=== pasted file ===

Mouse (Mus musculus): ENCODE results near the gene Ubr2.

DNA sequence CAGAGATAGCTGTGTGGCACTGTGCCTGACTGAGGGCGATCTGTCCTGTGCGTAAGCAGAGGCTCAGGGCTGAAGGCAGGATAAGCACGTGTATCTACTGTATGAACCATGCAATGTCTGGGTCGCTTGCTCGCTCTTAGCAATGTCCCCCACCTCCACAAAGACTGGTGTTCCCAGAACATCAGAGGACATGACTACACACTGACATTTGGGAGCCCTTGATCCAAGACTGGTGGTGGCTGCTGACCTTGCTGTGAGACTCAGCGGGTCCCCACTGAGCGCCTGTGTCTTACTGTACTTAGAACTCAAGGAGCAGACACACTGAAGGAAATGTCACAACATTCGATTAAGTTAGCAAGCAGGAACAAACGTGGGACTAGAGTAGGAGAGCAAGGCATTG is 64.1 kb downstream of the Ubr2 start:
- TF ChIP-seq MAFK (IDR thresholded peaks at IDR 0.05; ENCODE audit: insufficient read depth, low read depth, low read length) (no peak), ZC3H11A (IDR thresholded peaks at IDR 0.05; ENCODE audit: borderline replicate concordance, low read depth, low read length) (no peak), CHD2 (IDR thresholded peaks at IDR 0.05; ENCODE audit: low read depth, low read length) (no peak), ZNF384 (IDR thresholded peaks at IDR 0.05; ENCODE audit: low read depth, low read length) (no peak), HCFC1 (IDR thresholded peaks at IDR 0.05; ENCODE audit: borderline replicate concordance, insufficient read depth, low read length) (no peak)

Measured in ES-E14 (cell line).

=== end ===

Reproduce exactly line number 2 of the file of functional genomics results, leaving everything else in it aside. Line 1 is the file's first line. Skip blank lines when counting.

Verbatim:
DNA sequence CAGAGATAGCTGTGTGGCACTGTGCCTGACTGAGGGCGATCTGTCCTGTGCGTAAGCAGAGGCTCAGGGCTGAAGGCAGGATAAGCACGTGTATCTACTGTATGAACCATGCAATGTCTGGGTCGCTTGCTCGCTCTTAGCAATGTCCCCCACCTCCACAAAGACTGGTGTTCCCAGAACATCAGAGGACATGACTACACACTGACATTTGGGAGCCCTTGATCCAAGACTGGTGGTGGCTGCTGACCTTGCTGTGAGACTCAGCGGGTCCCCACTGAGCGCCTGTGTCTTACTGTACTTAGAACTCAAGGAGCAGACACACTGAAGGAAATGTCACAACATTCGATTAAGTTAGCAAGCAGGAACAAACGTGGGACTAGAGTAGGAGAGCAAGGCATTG is 64.1 kb downstream of the Ubr2 start: